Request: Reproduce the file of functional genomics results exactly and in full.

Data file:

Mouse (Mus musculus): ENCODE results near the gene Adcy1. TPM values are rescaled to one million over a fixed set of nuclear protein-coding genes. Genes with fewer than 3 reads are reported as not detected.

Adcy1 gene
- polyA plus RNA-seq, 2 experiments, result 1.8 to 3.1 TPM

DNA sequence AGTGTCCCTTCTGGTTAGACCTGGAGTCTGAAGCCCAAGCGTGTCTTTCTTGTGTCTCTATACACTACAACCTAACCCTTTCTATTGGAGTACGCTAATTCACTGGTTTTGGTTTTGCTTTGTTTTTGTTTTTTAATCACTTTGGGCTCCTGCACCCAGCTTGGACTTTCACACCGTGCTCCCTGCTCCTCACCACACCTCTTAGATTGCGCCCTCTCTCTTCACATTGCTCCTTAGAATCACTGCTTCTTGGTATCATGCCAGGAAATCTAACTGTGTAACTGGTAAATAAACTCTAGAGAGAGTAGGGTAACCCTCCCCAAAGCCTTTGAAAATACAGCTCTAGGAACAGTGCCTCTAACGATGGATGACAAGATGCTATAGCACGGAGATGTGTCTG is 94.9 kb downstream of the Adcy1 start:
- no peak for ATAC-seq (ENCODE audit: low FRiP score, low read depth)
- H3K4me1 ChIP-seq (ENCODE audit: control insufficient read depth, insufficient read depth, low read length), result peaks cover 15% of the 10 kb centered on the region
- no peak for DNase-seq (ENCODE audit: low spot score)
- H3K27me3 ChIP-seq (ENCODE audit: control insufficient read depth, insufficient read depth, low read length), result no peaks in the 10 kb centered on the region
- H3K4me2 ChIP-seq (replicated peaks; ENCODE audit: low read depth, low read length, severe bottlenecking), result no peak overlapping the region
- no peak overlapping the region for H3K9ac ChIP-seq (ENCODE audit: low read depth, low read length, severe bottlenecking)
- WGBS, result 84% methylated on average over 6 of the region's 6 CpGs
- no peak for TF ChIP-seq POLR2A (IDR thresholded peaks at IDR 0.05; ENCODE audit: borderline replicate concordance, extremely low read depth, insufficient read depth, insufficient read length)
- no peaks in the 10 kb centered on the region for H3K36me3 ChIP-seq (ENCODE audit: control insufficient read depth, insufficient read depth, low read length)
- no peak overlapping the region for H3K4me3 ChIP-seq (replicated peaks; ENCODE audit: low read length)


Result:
Mouse (Mus musculus): ENCODE results near the gene Adcy1. TPM values are rescaled to one million over a fixed set of nuclear protein-coding genes. Genes with fewer than 3 reads are reported as not detected.

Adcy1 gene
- polyA plus RNA-seq, 2 experiments, result 1.8 to 3.1 TPM

DNA sequence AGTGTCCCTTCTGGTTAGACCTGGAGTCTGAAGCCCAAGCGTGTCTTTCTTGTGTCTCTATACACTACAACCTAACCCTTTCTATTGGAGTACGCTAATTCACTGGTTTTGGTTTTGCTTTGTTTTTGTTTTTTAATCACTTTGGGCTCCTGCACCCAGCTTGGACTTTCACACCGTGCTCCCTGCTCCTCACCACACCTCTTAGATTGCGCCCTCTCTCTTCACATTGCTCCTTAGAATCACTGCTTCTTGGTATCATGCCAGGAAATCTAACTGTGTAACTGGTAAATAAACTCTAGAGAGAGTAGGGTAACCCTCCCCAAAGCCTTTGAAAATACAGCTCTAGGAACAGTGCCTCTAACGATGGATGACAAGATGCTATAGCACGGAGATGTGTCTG is 94.9 kb downstream of the Adcy1 start:
- no peak for ATAC-seq (ENCODE audit: low FRiP score, low read depth)
- H3K4me1 ChIP-seq (ENCODE audit: control insufficient read depth, insufficient read depth, low read length), result peaks cover 15% of the 10 kb centered on the region
- no peak for DNase-seq (ENCODE audit: low spot score)
- H3K27me3 ChIP-seq (ENCODE audit: control insufficient read depth, insufficient read depth, low read length), result no peaks in the 10 kb centered on the region
- H3K4me2 ChIP-seq (replicated peaks; ENCODE audit: low read depth, low read length, severe bottlenecking), result no peak overlapping the region
- no peak overlapping the region for H3K9ac ChIP-seq (ENCODE audit: low read depth, low read length, severe bottlenecking)
- WGBS, result 84% methylated on average over 6 of the region's 6 CpGs
- no peak for TF ChIP-seq POLR2A (IDR thresholded peaks at IDR 0.05; ENCODE audit: borderline replicate concordance, extremely low read depth, insufficient read depth, insufficient read length)
- no peaks in the 10 kb centered on the region for H3K36me3 ChIP-seq (ENCODE audit: control insufficient read depth, insufficient read depth, low read length)
- no peak overlapping the region for H3K4me3 ChIP-seq (replicated peaks; ENCODE audit: low read length)